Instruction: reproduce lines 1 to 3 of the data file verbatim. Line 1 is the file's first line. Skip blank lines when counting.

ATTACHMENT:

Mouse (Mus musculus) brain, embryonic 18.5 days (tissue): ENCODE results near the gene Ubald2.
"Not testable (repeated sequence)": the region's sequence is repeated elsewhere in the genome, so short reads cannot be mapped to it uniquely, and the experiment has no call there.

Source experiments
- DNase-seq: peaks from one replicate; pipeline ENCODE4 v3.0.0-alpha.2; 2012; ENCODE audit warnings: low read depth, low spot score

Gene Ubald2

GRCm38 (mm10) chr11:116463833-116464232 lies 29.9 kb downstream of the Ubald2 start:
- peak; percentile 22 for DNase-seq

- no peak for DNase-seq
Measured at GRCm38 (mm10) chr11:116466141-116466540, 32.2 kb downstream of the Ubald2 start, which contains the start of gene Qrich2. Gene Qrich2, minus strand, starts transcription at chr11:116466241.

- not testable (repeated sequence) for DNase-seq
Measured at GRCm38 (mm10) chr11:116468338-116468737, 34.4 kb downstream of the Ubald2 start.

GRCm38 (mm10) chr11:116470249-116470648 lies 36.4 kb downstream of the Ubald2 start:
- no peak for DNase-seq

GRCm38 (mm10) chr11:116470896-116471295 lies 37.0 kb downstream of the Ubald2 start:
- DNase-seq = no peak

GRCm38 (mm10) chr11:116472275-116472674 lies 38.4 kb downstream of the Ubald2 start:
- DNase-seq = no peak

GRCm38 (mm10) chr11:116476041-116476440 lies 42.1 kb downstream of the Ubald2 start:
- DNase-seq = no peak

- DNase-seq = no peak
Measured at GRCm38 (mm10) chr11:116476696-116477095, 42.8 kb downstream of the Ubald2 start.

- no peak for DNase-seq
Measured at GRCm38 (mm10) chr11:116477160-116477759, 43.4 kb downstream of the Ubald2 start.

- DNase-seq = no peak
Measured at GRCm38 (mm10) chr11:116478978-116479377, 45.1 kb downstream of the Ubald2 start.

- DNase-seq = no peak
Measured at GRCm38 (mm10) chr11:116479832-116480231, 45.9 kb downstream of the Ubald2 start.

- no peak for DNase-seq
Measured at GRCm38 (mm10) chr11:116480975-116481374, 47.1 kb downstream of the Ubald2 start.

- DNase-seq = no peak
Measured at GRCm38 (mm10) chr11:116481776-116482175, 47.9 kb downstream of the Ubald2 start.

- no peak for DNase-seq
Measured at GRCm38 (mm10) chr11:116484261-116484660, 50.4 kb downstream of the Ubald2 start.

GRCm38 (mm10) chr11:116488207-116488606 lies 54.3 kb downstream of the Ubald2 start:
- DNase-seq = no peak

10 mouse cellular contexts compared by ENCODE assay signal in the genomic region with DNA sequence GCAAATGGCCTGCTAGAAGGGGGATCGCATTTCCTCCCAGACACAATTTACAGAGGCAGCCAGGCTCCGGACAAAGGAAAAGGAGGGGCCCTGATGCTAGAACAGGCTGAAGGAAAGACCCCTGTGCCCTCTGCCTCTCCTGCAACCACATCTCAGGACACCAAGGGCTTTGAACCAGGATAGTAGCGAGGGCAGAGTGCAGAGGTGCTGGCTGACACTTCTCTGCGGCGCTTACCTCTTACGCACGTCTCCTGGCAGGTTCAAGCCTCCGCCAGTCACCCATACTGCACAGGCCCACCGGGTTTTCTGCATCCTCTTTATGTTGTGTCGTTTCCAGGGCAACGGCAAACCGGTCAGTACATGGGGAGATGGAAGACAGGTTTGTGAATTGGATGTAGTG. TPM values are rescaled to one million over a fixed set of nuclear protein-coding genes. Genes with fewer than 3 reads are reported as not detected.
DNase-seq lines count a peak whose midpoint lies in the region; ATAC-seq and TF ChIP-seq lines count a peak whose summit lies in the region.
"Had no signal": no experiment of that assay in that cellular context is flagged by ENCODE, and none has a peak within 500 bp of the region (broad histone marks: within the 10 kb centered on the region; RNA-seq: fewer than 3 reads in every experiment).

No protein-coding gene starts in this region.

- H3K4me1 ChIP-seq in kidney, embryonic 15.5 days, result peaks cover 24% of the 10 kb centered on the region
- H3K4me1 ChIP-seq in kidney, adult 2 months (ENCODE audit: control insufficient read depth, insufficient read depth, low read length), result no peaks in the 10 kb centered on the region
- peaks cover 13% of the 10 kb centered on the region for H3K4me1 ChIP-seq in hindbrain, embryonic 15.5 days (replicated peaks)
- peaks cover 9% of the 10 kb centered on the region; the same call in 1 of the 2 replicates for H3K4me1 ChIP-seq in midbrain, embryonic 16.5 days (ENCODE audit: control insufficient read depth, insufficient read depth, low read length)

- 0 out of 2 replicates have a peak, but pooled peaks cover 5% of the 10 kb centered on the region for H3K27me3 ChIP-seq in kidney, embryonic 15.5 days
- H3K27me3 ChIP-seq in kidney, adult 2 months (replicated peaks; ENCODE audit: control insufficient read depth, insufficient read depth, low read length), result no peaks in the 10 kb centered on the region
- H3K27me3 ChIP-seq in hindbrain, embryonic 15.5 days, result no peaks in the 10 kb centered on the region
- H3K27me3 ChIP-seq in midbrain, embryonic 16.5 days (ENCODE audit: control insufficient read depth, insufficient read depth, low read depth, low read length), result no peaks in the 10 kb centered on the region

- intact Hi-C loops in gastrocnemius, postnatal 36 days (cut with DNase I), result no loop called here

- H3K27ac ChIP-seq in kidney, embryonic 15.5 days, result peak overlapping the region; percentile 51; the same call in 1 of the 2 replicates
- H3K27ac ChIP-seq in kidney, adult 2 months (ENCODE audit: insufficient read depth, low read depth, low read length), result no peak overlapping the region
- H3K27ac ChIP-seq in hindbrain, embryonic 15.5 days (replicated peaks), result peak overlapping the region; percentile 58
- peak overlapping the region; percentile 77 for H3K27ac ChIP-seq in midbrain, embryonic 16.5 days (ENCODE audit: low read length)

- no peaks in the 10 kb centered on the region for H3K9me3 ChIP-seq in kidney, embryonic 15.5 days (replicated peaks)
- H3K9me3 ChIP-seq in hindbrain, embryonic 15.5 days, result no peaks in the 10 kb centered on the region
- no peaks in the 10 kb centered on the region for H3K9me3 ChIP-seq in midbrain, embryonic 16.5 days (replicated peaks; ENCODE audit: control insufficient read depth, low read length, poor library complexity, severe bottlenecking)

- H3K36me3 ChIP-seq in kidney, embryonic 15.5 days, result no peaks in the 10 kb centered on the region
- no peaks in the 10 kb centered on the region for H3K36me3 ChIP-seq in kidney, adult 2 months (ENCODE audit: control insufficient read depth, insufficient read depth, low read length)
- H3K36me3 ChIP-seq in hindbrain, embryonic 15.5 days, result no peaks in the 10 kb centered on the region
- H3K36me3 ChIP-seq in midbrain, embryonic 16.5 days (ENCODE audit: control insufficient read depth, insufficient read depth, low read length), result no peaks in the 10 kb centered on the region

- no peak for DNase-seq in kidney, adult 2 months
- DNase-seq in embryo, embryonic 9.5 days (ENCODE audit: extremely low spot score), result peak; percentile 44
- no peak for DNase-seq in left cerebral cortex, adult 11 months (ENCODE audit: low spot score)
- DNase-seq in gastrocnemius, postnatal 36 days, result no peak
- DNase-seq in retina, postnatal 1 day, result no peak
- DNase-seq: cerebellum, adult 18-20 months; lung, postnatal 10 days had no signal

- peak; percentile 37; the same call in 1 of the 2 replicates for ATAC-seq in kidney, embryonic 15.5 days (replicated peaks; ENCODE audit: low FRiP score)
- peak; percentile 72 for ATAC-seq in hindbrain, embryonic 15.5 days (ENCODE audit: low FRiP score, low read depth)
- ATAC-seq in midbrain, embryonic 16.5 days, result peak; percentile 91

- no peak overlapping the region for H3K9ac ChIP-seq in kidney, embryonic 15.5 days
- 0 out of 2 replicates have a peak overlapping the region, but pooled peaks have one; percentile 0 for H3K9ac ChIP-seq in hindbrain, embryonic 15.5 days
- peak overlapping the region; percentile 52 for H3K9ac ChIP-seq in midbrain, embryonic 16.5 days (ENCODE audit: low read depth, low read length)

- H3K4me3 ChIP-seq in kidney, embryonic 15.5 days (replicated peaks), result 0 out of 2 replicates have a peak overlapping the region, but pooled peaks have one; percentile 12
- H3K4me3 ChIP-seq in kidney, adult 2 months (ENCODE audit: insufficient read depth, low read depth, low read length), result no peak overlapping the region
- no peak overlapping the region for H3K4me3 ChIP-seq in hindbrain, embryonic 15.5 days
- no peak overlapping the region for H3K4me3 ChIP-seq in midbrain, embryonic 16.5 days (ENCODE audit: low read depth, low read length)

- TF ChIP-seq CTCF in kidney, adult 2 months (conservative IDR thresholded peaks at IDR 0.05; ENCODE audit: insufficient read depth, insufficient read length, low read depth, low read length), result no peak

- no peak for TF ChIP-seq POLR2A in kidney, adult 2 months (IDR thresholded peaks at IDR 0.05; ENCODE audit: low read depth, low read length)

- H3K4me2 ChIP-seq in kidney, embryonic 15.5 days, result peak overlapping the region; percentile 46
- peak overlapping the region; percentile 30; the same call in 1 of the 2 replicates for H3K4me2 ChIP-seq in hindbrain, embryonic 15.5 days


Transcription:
Mouse (Mus musculus) brain, embryonic 18.5 days (tissue): ENCODE results near the gene Ubald2.
"Not testable (repeated sequence)": the region's sequence is repeated elsewhere in the genome, so short reads cannot be mapped to it uniquely, and the experiment has no call there.

Source experiments